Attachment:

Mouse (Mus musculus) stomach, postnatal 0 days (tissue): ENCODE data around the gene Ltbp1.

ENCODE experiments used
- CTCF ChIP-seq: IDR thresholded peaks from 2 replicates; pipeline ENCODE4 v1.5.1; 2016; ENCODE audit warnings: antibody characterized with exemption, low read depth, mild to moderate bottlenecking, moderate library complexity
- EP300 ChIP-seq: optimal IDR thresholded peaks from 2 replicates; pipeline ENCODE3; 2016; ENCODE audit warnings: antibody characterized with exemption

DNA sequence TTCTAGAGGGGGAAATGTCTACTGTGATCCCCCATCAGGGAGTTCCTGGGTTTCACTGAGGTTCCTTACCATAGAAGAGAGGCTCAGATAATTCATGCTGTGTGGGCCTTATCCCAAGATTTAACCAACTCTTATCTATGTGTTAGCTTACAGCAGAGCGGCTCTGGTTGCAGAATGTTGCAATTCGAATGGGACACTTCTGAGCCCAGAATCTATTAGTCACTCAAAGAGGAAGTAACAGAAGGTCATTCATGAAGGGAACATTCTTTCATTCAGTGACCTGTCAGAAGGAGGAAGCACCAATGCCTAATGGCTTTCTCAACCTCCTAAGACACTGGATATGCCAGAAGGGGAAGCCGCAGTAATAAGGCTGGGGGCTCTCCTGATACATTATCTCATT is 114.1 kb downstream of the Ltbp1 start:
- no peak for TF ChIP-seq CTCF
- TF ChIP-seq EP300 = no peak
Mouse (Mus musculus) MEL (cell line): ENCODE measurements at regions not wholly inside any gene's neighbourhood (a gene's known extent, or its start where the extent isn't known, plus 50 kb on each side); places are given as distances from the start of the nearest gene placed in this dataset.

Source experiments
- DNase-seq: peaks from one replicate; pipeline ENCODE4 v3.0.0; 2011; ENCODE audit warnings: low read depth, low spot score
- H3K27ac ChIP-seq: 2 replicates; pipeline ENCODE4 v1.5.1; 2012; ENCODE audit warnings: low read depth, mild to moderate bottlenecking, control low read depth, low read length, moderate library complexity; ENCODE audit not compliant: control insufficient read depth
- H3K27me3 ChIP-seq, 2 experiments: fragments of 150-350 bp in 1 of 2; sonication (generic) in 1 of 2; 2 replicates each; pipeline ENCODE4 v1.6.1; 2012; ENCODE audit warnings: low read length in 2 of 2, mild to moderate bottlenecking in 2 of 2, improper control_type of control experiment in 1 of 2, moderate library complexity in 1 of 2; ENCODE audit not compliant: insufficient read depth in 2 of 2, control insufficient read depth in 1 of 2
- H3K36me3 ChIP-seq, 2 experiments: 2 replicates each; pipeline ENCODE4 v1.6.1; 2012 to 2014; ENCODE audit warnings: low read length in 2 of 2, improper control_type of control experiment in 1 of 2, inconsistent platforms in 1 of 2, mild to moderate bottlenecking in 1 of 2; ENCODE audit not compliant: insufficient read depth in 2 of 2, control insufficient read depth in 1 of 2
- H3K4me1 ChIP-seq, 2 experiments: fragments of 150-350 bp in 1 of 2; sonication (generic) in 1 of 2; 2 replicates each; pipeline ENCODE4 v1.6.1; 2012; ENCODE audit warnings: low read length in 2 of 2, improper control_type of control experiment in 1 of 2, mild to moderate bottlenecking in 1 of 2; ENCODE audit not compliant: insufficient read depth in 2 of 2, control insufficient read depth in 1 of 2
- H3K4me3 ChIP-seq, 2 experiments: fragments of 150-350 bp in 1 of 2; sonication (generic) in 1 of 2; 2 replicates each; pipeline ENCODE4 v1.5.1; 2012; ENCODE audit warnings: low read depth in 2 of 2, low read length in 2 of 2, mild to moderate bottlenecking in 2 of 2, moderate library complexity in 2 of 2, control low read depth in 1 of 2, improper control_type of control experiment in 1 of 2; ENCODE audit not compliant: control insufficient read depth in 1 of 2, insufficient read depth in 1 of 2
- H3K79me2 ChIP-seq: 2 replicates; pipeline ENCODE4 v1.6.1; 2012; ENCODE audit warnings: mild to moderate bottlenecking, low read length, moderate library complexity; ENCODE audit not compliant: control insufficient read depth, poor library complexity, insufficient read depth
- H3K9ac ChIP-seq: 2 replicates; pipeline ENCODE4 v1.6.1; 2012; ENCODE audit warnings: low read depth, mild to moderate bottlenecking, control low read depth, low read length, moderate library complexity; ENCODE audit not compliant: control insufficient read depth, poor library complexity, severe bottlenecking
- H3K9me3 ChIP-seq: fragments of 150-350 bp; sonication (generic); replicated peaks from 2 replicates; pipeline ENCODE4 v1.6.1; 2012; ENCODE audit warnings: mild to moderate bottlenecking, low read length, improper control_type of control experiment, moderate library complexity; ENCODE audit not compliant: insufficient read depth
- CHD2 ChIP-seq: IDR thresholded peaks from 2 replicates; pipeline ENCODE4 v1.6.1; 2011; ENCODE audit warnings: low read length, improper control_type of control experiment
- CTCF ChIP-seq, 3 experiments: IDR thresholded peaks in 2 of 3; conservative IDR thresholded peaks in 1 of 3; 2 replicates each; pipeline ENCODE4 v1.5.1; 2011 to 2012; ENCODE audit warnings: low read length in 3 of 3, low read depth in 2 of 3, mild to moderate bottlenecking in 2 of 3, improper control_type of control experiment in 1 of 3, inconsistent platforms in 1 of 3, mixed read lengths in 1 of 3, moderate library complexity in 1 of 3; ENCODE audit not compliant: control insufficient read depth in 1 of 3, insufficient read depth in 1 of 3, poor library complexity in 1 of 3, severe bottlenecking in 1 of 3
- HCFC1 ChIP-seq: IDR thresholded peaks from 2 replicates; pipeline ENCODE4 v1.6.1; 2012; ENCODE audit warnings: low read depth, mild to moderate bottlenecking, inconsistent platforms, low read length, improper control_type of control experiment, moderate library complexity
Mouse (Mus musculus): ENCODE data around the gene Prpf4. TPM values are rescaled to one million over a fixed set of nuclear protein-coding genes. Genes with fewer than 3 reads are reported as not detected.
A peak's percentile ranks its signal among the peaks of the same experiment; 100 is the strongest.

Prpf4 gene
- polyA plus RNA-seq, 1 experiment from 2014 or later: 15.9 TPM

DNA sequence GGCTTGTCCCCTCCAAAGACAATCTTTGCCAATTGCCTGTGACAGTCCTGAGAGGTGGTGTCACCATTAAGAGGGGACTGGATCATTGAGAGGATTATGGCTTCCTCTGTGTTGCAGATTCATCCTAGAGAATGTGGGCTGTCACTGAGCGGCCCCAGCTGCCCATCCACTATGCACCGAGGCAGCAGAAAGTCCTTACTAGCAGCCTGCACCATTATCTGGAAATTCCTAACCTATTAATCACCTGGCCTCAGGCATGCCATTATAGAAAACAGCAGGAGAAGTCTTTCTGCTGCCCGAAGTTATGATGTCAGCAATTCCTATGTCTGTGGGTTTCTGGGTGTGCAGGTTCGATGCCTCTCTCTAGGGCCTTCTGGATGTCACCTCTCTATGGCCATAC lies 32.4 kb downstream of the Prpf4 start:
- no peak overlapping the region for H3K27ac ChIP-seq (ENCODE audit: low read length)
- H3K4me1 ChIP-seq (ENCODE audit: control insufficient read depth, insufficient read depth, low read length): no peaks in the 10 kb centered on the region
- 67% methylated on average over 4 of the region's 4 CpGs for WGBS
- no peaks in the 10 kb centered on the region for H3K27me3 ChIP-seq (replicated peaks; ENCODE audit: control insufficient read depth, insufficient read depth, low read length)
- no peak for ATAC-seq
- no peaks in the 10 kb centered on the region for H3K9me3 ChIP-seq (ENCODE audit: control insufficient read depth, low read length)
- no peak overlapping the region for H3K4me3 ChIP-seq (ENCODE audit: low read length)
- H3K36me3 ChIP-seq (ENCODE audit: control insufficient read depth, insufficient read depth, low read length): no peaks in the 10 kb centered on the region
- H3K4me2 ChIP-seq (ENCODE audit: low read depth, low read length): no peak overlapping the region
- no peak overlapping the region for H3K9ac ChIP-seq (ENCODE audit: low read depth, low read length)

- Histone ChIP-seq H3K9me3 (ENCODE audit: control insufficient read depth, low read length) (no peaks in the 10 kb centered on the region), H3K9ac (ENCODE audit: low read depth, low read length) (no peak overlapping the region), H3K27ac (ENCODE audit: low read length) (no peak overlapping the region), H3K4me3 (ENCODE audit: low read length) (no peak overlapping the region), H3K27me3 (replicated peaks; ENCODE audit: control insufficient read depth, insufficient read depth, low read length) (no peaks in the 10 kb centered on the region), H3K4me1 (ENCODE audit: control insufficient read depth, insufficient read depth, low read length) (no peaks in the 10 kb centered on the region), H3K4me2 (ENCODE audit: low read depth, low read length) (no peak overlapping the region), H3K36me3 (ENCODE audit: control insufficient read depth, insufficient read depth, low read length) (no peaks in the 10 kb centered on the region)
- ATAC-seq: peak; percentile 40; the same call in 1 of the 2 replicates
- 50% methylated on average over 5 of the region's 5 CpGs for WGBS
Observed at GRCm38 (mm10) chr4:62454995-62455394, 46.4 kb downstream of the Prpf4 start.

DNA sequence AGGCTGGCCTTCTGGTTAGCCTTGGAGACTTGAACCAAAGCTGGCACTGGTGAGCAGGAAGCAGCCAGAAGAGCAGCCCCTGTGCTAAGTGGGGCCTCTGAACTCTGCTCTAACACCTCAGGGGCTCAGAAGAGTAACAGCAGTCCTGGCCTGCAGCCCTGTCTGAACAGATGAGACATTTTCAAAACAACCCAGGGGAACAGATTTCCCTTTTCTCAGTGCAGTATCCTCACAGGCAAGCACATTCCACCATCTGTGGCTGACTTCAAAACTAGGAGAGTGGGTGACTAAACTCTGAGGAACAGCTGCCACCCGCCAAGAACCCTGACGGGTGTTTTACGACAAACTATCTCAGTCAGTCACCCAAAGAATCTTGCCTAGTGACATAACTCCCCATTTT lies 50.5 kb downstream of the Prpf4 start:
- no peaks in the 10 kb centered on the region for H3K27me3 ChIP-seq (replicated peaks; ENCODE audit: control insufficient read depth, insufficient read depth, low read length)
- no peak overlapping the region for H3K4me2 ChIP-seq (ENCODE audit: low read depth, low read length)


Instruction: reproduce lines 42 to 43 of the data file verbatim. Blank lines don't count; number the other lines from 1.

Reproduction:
- no peaks in the 10 kb centered on the region for H3K27me3 ChIP-seq (replicated peaks; ENCODE audit: control insufficient read depth, insufficient read depth, low read length)
- no peak overlapping the region for H3K4me2 ChIP-seq (ENCODE audit: low read depth, low read length)